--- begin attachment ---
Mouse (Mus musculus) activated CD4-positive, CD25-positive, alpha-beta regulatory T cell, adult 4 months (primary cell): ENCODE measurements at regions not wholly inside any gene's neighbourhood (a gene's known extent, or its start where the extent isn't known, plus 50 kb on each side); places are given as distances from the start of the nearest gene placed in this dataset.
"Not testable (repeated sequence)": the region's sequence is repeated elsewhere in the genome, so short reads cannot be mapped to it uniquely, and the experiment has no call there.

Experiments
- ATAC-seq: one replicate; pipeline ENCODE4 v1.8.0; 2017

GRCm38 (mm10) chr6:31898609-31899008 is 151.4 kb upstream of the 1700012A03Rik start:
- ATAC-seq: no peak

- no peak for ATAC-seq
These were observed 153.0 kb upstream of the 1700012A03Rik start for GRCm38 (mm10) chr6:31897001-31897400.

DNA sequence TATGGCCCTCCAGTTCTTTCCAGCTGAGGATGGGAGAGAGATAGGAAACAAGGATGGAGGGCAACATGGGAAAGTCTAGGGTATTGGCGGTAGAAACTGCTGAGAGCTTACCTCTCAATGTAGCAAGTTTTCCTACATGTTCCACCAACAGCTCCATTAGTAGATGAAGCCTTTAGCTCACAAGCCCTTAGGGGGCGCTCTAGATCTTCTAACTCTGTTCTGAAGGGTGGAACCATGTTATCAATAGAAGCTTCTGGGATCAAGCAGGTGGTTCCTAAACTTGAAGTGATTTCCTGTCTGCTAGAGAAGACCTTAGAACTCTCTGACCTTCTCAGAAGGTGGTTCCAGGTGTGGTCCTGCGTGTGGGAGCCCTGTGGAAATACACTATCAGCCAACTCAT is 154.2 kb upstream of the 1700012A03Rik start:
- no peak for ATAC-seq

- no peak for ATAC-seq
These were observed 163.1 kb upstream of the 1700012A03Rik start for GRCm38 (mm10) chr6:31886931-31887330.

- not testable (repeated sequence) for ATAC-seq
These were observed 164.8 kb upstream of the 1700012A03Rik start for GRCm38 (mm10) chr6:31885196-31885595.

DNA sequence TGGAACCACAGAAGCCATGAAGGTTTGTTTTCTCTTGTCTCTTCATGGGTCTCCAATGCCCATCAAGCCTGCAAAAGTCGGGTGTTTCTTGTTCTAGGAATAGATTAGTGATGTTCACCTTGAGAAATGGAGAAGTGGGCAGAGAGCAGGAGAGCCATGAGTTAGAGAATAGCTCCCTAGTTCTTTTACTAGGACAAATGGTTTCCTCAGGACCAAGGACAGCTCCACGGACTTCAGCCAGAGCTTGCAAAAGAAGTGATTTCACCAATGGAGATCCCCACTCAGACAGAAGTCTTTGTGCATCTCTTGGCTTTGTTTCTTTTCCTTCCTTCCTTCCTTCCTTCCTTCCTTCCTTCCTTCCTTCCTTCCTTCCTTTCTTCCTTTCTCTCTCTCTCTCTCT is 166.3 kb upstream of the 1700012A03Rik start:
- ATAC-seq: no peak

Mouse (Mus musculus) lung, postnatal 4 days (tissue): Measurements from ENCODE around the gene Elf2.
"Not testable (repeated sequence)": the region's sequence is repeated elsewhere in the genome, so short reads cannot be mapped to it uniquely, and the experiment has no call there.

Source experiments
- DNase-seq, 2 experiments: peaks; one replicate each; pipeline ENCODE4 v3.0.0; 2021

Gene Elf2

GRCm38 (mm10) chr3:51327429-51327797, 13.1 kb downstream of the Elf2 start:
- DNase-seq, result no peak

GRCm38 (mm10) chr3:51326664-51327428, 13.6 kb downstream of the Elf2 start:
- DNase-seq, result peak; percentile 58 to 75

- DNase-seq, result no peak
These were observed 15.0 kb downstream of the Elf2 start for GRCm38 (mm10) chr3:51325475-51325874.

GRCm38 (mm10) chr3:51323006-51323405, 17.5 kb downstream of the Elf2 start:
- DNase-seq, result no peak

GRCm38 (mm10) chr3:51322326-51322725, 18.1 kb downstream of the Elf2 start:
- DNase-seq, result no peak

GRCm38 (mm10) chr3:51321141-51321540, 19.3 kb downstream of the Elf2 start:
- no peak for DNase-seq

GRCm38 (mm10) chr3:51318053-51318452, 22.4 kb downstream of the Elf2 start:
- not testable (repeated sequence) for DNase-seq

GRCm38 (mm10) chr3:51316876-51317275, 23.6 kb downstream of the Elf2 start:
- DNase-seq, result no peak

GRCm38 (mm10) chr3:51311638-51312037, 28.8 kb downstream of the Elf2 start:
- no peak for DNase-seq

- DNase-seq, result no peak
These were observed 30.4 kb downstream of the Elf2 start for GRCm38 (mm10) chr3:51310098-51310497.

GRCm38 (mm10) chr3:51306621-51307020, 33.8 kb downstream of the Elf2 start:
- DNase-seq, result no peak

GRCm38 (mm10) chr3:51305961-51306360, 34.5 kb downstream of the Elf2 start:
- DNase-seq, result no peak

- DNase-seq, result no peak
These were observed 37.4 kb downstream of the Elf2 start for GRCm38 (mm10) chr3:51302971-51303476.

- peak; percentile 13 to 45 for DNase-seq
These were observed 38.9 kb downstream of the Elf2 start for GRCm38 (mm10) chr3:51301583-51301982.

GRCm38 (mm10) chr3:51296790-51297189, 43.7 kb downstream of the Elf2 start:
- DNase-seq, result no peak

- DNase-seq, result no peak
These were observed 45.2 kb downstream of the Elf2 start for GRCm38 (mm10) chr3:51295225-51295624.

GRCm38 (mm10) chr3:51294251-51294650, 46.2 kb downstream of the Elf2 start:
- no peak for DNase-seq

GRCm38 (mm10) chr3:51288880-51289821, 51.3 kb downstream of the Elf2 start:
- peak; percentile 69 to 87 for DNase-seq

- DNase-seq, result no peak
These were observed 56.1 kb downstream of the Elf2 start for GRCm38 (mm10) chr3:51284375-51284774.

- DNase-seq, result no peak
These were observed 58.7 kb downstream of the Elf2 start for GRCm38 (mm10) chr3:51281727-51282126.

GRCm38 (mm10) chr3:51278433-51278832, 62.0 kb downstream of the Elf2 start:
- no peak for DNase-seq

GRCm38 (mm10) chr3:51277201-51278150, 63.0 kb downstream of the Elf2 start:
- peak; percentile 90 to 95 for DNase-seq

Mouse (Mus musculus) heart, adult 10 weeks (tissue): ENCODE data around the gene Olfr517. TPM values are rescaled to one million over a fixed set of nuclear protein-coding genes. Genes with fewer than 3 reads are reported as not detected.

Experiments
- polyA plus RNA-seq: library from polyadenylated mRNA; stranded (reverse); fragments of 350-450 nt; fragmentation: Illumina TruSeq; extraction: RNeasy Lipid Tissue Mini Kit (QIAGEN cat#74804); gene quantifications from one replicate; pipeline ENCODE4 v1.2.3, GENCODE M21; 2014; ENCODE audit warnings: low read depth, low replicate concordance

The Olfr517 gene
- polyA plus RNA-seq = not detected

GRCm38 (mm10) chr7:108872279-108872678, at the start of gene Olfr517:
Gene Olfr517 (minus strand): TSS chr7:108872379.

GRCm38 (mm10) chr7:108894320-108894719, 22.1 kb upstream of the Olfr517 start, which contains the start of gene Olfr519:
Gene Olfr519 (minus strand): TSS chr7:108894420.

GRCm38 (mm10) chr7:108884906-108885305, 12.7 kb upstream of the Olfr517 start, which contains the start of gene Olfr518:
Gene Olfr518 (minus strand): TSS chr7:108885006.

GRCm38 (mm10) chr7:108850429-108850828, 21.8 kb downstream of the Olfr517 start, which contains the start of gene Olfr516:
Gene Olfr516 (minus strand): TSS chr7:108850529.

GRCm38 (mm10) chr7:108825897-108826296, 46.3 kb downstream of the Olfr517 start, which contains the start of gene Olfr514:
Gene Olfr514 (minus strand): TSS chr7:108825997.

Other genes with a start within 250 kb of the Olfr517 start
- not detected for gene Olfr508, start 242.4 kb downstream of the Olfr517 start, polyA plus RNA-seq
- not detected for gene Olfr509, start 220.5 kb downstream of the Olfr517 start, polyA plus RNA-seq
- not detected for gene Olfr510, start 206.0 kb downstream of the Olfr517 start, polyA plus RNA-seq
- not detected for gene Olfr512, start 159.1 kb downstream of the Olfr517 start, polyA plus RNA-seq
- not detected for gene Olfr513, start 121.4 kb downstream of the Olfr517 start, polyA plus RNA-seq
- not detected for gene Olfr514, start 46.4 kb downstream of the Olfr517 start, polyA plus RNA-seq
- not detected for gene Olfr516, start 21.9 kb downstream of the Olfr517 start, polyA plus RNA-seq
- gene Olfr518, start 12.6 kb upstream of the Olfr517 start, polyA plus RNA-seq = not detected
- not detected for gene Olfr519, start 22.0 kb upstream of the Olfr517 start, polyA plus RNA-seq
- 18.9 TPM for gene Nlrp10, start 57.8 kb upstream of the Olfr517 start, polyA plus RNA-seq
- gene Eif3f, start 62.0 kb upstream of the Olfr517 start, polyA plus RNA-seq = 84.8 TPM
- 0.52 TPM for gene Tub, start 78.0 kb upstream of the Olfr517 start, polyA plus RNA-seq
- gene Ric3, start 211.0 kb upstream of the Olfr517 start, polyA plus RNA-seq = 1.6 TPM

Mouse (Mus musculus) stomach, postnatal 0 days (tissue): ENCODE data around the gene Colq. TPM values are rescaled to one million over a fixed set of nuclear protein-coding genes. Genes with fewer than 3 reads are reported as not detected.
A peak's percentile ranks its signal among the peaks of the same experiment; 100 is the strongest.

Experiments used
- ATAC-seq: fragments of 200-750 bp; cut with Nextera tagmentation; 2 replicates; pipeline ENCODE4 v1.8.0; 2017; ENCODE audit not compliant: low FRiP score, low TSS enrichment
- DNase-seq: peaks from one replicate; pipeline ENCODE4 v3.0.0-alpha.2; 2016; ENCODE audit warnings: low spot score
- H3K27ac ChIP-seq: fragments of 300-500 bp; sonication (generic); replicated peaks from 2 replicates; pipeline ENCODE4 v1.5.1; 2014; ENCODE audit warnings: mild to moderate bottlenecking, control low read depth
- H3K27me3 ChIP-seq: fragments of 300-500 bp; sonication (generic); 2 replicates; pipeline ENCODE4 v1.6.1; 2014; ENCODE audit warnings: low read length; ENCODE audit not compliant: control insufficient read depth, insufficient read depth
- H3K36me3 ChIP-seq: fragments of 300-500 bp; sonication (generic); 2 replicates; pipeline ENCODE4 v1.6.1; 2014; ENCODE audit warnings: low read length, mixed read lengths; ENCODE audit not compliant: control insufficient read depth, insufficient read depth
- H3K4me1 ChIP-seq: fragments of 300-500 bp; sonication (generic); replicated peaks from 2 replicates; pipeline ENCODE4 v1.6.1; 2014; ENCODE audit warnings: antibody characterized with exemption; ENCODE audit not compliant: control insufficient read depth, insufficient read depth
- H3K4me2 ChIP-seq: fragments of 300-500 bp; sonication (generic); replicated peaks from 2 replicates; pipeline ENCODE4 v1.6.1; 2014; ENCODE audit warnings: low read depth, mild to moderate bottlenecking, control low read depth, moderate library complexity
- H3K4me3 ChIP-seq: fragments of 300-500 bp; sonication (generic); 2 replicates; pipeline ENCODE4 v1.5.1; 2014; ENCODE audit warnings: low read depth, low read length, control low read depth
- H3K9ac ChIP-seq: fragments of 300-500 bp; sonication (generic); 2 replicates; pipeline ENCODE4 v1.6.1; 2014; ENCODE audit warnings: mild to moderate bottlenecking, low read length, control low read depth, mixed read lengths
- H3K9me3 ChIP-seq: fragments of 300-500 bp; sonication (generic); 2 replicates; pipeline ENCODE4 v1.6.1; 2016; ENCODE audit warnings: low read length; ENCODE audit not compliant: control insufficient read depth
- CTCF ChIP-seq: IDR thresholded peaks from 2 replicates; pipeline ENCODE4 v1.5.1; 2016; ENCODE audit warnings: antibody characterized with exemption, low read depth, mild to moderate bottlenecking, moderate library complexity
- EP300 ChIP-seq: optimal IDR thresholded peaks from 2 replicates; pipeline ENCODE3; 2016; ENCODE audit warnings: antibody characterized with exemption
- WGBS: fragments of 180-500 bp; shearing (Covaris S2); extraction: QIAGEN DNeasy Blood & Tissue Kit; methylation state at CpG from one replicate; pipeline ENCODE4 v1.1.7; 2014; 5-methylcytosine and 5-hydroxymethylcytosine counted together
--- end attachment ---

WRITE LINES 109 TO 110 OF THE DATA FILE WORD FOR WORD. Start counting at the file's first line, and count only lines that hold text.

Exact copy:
- EP300 ChIP-seq: optimal IDR thresholded peaks from 2 replicates; pipeline ENCODE3; 2016; ENCODE audit warnings: antibody characterized with exemption
- WGBS: fragments of 180-500 bp; shearing (Covaris S2); extraction: QIAGEN DNeasy Blood & Tissue Kit; methylation state at CpG from one replicate; pipeline ENCODE4 v1.1.7; 2014; 5-methylcytosine and 5-hydroxymethylcytosine counted together